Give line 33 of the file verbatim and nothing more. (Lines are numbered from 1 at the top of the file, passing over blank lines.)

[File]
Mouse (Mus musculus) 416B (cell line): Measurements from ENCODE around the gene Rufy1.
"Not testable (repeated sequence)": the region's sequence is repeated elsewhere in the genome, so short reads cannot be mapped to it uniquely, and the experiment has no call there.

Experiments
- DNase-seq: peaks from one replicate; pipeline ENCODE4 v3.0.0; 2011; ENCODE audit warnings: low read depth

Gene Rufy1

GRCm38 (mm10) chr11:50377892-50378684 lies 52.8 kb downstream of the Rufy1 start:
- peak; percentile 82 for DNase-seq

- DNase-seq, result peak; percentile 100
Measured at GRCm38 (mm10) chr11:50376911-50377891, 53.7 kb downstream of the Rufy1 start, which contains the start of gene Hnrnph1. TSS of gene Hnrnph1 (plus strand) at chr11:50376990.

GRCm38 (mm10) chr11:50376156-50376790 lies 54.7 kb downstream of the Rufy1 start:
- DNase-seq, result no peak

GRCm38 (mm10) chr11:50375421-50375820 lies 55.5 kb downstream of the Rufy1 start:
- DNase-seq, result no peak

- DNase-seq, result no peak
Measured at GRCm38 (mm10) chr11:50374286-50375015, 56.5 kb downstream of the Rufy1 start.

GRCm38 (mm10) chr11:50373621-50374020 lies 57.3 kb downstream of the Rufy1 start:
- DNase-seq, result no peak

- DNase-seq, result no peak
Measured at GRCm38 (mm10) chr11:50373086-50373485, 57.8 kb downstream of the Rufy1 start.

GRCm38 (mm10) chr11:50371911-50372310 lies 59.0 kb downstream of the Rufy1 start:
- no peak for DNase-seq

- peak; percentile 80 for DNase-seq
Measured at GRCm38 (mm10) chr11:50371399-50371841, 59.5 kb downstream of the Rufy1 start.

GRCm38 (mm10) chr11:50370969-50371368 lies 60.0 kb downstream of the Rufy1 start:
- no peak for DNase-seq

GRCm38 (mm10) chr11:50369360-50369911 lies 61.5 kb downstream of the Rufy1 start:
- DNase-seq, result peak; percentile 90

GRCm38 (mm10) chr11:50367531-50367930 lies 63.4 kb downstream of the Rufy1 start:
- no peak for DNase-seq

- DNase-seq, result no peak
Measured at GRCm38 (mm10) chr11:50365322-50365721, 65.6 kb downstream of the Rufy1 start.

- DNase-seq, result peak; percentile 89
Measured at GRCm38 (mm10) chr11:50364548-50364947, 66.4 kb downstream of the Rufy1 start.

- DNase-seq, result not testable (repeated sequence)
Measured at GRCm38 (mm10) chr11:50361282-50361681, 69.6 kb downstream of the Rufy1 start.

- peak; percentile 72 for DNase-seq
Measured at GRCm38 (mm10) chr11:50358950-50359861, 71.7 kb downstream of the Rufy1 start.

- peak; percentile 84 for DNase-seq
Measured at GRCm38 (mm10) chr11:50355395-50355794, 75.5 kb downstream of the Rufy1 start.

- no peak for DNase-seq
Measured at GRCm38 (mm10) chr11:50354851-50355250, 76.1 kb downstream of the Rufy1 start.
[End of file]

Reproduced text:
Measured at GRCm38 (mm10) chr11:50364548-50364947, 66.4 kb downstream of the Rufy1 start.